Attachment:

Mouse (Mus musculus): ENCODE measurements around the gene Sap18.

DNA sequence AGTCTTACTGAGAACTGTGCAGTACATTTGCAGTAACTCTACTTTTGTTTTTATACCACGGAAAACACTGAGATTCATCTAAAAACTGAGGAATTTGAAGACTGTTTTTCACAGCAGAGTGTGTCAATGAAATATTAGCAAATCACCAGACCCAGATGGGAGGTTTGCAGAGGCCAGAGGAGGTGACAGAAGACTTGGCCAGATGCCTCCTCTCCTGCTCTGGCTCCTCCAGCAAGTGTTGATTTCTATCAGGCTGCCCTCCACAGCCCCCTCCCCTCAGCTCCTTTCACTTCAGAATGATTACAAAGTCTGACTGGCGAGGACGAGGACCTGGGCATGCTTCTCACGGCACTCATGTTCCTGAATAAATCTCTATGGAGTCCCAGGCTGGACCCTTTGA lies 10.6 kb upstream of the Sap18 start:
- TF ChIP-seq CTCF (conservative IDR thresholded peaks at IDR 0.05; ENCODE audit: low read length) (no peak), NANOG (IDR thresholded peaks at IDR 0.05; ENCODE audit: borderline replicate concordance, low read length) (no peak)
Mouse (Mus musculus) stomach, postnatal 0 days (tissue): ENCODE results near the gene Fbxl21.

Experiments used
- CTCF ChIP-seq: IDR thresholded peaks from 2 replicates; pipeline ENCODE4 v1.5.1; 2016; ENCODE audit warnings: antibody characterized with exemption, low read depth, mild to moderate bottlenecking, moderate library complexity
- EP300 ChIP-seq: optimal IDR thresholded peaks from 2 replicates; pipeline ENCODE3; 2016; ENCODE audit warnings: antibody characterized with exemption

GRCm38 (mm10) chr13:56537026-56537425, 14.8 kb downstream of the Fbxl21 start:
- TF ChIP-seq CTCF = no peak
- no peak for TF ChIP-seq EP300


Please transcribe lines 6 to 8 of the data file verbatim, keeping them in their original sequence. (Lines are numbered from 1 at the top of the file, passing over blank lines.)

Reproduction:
- CTCF ChIP-seq: IDR thresholded peaks from 2 replicates; pipeline ENCODE4 v1.5.1; 2016; ENCODE audit warnings: antibody characterized with exemption, low read depth, mild to moderate bottlenecking, moderate library complexity
- EP300 ChIP-seq: optimal IDR thresholded peaks from 2 replicates; pipeline ENCODE3; 2016; ENCODE audit warnings: antibody characterized with exemption

GRCm38 (mm10) chr13:56537026-56537425, 14.8 kb downstream of the Fbxl21 start: